Humor: The Lesser-known Buddhist Path
Too long I was told that the spiritual path is dry and intellectual. That wisdom is cold. But I have seen with my own eyes that in the hands of great masters, wisdom is warm and full of humor. It always recognizes the primacy of relationships. It seeks to create relationships that are warm, uplifting, and funny! It always insists that it is not about me, not about you: it is always, always, always about us.
From Falling Is Flying: The Dharma of Facing Adversity, by Ajahn Brahm and Chan Master Guojun, edited by Kenneth Wapner © 2019. Reprinted with permission of Wisdom Publications. Ajahn Brahm is a British Theravada Buddhist monk in the Thai Forest tradition of Ajahn Chah. He is the abbot of Bodhinyana Monastery, in Serpentine, Western Australia.
One of the most common mistakes people make about Buddhism is to think that its goal is to give up all desire, to become completely detached from everything. Aside from the fact that this is impossible, it is simply not the goal of Zen. In fact, one of the three essentials for awakening in Zen (aside from great faith and great doubt) is great determination. We cannot awaken to our true nature without a great deal of determination and effort, and determination can only arise from a desire for awakening.
From Zen beyond Mindfulness: Using Buddhist and Modern Psychology for Transformational Practice, by Jules Shuzen Harris © 2019. Reprinted with permission of Shambhala Publications. Jules Shuzen Harris, a Zen teacher in the Soto lineage, founded the Soji Zen Center in Lansdowne, Pennsylvania. (See the Spring 2019 issue’s “A Day in the Dharma” for a glimpse into Shuzen Harris’s daily routine.)
All ideals are imaginative projections. Though we can conceive of them, they can’t exist in this imperfect world. Yet they are valuable nevertheless. We need ideals to propel us forward into better futures, to inspire us to be better people in a better world. Religions are always idealistic, asking us to be more than we are, more than we could ever be. We cherish ideals as essential ingredients of our humanness. Without them we slowly lose energy. We become boring, small-minded, and eventually depressed, as life’s natural entropy overcomes us. Ideals lift us up.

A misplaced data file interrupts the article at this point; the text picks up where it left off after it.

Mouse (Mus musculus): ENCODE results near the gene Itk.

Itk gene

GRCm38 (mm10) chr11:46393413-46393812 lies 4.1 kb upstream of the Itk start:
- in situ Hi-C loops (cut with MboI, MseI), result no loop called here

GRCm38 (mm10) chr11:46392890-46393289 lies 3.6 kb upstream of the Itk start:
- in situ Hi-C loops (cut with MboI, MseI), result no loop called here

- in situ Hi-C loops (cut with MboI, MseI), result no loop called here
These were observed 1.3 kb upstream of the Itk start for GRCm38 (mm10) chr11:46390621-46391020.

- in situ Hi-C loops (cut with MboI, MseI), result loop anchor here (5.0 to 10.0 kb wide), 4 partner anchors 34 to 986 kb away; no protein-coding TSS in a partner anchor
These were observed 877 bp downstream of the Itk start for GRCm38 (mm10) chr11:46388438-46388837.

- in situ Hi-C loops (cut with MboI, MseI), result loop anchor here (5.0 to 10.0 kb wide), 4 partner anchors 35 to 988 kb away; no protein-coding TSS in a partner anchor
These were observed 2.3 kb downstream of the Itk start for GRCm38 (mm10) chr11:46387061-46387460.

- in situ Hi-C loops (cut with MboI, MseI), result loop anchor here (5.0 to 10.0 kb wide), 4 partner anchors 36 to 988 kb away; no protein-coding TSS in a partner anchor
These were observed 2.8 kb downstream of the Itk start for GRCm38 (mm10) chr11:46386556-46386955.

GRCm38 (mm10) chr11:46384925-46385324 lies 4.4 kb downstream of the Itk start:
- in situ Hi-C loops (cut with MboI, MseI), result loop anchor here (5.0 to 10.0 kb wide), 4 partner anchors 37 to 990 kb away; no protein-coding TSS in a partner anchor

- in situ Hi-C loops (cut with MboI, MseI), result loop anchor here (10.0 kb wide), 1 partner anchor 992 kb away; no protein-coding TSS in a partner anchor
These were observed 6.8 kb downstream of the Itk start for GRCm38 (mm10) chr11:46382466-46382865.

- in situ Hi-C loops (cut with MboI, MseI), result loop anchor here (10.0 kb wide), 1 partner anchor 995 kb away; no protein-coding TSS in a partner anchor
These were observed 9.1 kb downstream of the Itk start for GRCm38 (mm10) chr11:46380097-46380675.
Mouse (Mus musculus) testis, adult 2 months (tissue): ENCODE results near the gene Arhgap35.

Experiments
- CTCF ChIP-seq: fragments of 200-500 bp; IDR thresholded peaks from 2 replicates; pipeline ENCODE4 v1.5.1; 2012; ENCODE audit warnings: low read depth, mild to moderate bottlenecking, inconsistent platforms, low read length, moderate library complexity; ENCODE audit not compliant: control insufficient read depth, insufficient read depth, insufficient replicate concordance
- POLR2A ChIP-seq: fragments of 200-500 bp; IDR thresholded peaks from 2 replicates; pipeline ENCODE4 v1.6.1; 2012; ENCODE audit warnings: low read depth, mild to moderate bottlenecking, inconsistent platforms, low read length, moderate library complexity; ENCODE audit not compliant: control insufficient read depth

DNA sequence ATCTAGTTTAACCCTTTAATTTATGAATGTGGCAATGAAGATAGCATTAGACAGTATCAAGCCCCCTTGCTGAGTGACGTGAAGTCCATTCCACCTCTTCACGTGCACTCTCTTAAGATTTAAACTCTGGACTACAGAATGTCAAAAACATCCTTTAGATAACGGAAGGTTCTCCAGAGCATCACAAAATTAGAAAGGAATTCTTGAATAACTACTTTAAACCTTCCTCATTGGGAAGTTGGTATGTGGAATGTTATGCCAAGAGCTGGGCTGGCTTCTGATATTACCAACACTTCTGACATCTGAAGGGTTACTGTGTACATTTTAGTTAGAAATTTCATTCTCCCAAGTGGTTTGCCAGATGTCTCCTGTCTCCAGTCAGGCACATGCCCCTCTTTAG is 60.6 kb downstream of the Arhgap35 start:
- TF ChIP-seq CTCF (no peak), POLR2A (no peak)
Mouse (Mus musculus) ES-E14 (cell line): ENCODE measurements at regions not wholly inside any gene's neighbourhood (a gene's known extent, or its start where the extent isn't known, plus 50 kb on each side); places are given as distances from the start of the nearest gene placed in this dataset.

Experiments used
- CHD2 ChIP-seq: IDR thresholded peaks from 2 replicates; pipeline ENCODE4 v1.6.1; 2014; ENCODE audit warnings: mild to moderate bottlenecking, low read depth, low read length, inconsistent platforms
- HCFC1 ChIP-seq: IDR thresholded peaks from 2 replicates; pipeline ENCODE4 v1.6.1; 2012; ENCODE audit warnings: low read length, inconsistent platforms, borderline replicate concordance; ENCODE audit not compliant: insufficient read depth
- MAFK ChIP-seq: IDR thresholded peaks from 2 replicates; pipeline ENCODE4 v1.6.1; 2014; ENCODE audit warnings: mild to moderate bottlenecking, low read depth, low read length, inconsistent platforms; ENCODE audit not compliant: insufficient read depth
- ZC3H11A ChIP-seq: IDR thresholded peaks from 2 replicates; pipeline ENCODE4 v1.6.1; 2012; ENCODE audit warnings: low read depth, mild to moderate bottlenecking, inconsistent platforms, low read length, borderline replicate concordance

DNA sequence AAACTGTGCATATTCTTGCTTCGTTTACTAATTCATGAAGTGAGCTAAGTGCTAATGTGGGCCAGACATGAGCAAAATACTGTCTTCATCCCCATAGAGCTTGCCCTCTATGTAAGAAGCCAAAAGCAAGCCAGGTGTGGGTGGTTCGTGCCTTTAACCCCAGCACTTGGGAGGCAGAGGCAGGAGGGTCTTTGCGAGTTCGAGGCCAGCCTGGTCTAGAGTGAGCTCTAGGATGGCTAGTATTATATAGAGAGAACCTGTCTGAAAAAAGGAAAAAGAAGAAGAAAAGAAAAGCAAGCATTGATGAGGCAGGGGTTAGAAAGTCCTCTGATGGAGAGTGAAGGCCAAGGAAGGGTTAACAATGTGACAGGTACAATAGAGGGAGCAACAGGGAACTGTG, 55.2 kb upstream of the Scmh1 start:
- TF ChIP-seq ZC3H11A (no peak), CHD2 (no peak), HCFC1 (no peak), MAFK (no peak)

Of course, we can overdo idealism. We need to balance it with realism, honestly and humbly accepting who we are in the everyday world and grounding our idealism in that. Ideals are like the horizon, a place we can walk toward, a direction we can go in, but not a place where we arrive. In the journey toward the horizon, the only place we take steps is here, the ground on which we stand.
Ideals become problematic when we take them literally, holding ourselves to impossible standards. Ideals are ideal. They aren’t real. To the extent that we expect to realize them, we become frustrated.
Ideals are even more toxic when we deceive ourselves into thinking we have realized them. Then we become blind to our own actual behavior and motivation, and blind to others, whom we judge as less than ourselves.
Among all pernicious forms of idealism, religious idealism may be the worst; its excesses can be literally deadly. The saving grace of the bodhisattva ideal is that it is so outrageously extravagant, so absurdly imaginative, that we are clear from the start we can never realize it. It is literally impossible! We can never get there. All we can do is keep on walking toward the bodhisattva horizon, inspired by the bright vision ahead, content to never arrive.
From The World Could Be Otherwise: Imagination and the Bodhisattva Path, by Norman Fischer © 2019. Reprinted with permission of Shambhala Publications. Norman Fischer is a Zen priest, author, poet, and translator. He is the director of the Everyday Zen Foundation.
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